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Pipeline Surveyor Equipment Confiscated

Direct actions keep Pacific Trails Pipeline out of Unis'tot'en territory

by Unis'tot'en Camp

Survey equipment seized by members of the Unis'tot'en camp on Nov. 21, 2012.
Survey equipment seized by members of the Unis'tot'en camp on Nov. 21, 2012.

Also posted by Zig Zag:

From the beautiful unceded Unis’tot’en Yintah (Territory):

At 10am on the morning of November 21, 2012, surveyors from Can-Am Geomatics were denied access to Unis’tot’en territory at the bridge crossing of the Wezin Kwah (Morice River).

Wet’suwet’en hereditary chief Toghestiy engaged the surveyors in a Free Prior and Informed Consent protocol. As the surveyors declined to share information obtained from their unauthorized entry the previous day, the decision was made not to allow the surveyors back into the territory to collect their equipment.

After the protocol at the bridge, Toghestiy stated, “The surveyors claimed they were working on a contract for Apache, an American oil and gas company. Apache is the leading partner in the Pacific Trails Pipeline project which intends to connect shale gas fields in Northeastern BC with LNG Terminals in Kitimat.” The Likhts’amisyu chief reasserted that “the Unis’tot’en and Grassroots Wet’suwet’en have consistently stated that they will not allow such a pipeline to pass through their territory.”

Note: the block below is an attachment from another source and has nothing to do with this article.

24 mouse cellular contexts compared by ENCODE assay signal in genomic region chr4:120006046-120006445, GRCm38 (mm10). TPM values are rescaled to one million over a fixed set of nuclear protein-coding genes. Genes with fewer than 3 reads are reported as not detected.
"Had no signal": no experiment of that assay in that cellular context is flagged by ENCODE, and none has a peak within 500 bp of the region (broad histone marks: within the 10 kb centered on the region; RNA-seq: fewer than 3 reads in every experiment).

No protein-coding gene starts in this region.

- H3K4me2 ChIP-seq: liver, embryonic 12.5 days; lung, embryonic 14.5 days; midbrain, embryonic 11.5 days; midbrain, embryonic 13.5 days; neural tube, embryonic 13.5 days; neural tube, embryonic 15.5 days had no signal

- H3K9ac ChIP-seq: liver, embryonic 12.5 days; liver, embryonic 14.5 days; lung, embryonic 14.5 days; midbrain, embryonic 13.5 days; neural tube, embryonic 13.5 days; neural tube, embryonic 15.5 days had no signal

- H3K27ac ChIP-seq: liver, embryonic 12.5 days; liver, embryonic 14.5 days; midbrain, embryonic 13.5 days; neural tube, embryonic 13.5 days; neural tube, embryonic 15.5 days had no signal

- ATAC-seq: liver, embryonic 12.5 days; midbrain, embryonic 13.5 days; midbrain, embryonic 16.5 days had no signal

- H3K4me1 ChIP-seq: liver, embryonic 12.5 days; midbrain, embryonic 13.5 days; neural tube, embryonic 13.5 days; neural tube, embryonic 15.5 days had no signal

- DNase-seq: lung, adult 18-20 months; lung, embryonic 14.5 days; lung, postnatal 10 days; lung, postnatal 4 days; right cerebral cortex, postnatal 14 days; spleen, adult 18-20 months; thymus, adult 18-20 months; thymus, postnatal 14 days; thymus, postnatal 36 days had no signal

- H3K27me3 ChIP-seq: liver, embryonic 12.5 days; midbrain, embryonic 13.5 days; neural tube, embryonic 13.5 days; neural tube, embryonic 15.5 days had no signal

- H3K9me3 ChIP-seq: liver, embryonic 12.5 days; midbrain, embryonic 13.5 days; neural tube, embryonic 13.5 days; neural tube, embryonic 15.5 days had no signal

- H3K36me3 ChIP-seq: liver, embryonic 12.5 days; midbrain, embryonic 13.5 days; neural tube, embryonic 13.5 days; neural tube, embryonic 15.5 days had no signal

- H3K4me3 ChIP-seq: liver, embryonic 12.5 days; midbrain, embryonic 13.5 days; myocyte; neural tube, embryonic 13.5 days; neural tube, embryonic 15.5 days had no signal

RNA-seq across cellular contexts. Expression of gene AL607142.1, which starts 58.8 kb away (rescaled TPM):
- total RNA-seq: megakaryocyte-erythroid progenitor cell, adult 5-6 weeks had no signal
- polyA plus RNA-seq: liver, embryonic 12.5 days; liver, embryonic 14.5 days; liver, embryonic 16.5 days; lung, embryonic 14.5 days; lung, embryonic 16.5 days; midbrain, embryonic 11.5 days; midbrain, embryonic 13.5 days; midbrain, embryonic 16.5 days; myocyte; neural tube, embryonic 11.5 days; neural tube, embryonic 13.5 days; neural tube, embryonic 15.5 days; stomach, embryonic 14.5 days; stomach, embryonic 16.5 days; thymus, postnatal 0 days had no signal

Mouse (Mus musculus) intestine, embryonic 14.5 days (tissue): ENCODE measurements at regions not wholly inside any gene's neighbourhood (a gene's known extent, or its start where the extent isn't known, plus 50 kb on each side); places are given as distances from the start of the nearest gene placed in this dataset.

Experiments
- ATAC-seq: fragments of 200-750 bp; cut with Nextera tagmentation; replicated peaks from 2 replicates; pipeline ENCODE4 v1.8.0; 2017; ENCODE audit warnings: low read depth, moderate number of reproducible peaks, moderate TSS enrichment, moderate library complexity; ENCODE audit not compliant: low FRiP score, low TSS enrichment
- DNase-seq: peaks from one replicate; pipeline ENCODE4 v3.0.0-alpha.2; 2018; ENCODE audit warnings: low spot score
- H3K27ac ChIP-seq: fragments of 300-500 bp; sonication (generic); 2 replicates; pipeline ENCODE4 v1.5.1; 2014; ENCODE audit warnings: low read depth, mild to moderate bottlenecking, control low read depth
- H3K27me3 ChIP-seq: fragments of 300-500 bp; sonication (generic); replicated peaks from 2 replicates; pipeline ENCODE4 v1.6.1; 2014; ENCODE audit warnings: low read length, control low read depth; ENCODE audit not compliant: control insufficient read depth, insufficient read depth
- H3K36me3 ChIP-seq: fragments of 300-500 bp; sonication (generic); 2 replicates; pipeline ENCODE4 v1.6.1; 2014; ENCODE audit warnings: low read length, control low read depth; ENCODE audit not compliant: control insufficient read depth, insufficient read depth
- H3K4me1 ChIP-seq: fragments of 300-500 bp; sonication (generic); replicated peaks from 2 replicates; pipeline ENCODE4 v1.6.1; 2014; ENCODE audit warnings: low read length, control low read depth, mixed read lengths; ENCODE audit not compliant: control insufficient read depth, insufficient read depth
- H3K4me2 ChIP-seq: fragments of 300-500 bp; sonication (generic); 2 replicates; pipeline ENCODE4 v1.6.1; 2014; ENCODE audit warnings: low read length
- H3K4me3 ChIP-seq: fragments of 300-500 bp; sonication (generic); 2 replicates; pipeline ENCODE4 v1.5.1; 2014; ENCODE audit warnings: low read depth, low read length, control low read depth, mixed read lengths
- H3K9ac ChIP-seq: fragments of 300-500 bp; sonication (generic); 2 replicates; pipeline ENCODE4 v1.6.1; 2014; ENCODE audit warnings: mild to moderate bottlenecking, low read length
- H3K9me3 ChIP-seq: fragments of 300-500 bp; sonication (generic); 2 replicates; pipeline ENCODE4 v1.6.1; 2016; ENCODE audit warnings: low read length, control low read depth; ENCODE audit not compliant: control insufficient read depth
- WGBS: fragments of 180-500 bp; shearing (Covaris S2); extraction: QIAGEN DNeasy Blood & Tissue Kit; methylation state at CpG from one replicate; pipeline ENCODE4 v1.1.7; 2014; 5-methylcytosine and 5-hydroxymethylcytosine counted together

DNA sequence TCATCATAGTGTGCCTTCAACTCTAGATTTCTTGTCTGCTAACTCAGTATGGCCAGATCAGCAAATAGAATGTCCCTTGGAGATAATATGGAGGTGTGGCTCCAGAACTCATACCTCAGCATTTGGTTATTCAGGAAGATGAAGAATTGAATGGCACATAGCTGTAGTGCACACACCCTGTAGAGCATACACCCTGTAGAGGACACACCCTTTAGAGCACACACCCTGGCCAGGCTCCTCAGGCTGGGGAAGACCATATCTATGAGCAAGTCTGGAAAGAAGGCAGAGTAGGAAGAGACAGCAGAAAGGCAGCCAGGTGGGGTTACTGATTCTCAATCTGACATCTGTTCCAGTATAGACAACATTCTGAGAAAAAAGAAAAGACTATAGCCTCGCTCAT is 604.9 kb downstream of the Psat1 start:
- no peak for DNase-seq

The Unis’tot’en (aka C’ilhts’ekhyu) and Grassroots Wet’suwet’en reject Apache’s claim to have support from a majority of indigenous groups along the pipeline route. Freda Huson states, “Apache’s claim that they have support from 15 out of 16 First Nation groups is extremely misleading. They are following the government’s direction to not deal with Hereditary Chiefs who are the legitimate title holders of these lands. Instead they are attempting to deal with Indian Act governments who have no jurisdiction off of their Indian Reservations. The Supreme Court of Canada’s Delgamuukw decision explicitly shows that they are breaking their own laws.”

After the surveyors were turned back, a crew from Unis’tot’en camp snowmobiled out to Crystal Road, some 20 kms from camp to retrieve materials left behind by the work crew the previous day. The materials were successfully retrieved and brought back to camp where they are being held until Apache and PTP agree to open up appropriate lines of communication with the Unis’tot’en and grassroots Wet’suwet’en according to the Free Prior and Informed Consent Protocol and laws of their sovereign unceded territories.

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